Context: Mothers who exclusively breastfeed lose up to 10% of their bone mass. This is primarily mediated by PTHrP, in combination with low estrogen levels. The mechanisms underlying this marked bone loss are unknown. Uncoupling of bone turnover, which is seen in other prototypical states of bone loss, would seem the likely explanation. However, the most current markers of bone turnover have not been studied in human lactation.
Objectives: The purpose of this study was to assess bone formation in lactating humans using the most current bone turnover markers.
Design and participants: We conducted a prospective cohort study with repeated measures of bone metabolism in a volunteer sample of 49 women, recruited into three study groups: lactating, bottle feeding, and healthy controls. The postpartum women were studied at 6-8 and 12-14 wk postpartum, whereas the controls were studied at the follicular phase of their menstrual cycles.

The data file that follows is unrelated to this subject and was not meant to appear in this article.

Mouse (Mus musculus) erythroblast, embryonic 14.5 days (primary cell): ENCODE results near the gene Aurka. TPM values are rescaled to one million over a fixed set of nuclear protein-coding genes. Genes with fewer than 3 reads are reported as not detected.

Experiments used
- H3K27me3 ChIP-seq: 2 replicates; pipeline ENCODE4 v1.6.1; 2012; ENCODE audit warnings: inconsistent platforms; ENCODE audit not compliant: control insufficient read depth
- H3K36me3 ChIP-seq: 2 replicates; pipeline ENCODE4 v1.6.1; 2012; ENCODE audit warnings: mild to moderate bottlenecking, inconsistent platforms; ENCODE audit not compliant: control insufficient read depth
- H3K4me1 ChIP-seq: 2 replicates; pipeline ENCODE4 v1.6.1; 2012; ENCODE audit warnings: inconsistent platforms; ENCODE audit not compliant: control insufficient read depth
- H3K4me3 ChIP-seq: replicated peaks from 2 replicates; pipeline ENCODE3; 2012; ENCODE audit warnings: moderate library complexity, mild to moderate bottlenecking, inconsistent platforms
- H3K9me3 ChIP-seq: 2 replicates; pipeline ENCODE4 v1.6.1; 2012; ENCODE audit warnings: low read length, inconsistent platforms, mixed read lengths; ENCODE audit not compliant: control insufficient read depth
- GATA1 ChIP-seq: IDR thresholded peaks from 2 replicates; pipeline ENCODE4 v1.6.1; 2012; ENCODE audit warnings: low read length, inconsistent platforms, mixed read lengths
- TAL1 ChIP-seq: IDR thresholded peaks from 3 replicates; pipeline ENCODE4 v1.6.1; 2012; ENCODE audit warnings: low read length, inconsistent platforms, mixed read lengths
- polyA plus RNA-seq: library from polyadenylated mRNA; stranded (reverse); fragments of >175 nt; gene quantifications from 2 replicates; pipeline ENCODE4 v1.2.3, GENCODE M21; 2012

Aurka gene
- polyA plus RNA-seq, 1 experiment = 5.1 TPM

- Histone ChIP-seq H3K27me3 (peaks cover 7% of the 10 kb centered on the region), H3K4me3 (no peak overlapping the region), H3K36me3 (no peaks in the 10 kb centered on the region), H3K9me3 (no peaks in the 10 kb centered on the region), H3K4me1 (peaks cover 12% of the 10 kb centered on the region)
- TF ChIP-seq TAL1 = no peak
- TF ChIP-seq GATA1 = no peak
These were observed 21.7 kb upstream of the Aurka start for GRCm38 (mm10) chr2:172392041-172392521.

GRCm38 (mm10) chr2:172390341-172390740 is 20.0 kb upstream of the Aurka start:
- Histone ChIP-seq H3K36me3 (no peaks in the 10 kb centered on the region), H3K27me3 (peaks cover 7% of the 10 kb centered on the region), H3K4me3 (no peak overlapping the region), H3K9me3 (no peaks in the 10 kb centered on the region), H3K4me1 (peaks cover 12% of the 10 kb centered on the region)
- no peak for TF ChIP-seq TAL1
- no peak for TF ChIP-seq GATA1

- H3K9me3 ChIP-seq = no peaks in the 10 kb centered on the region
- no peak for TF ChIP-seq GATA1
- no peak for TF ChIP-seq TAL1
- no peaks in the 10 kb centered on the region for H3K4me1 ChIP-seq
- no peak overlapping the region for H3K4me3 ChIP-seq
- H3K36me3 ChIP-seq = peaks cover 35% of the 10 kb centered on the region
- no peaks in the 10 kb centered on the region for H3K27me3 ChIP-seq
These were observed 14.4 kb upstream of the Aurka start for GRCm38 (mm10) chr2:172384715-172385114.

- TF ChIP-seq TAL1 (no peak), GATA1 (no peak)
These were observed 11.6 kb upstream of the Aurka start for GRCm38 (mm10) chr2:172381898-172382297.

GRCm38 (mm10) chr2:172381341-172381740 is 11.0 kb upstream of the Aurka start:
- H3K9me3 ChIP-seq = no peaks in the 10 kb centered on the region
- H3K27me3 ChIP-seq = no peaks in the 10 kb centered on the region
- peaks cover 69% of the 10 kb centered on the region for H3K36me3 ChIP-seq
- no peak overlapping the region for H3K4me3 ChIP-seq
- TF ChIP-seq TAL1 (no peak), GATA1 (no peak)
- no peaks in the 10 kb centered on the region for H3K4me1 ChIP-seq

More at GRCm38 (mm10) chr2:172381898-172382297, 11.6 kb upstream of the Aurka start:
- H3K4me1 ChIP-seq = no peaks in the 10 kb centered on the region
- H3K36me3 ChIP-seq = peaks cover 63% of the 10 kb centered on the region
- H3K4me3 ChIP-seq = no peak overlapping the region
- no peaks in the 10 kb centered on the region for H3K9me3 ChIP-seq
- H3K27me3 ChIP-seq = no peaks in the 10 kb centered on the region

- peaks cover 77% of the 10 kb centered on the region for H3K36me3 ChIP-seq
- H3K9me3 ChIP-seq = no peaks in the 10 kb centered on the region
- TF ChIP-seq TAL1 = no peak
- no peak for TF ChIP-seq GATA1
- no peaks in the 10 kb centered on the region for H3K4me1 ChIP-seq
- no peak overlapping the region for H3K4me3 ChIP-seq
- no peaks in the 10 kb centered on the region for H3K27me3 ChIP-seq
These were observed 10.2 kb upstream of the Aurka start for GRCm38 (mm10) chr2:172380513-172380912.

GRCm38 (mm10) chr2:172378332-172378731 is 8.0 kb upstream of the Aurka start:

Outcome measures: Biochemical markers of bone turnover were assessed.
Results: Mean serum C-telopeptide of type I collagen, a sensitive marker of bone resorption, was approximately 2-fold higher in lactating women as compared with bottle-feeding and healthy controls (P = 0.037 and P < 0.001, respectively). Surprisingly, amino-terminal telopeptides of procollagen 1, the most current marker of bone formation, bone-specific alkaline phosphatase, and osteocalcin were all significantly higher in the lactating group as compared with controls (P < 0.001, P = 0.002, and P < 0.001, respectively).
Conclusions: In contrast to prototypical states of rapid bone loss (myeloma, cancer, and immobilization) in which markers of bone turnover display marked uncoupling, lactational bone loss, as assessed in this small exploratory study, is distinct, showing comparably rapid bone loss in the face of apparent osteoclast-osteoblast coupling.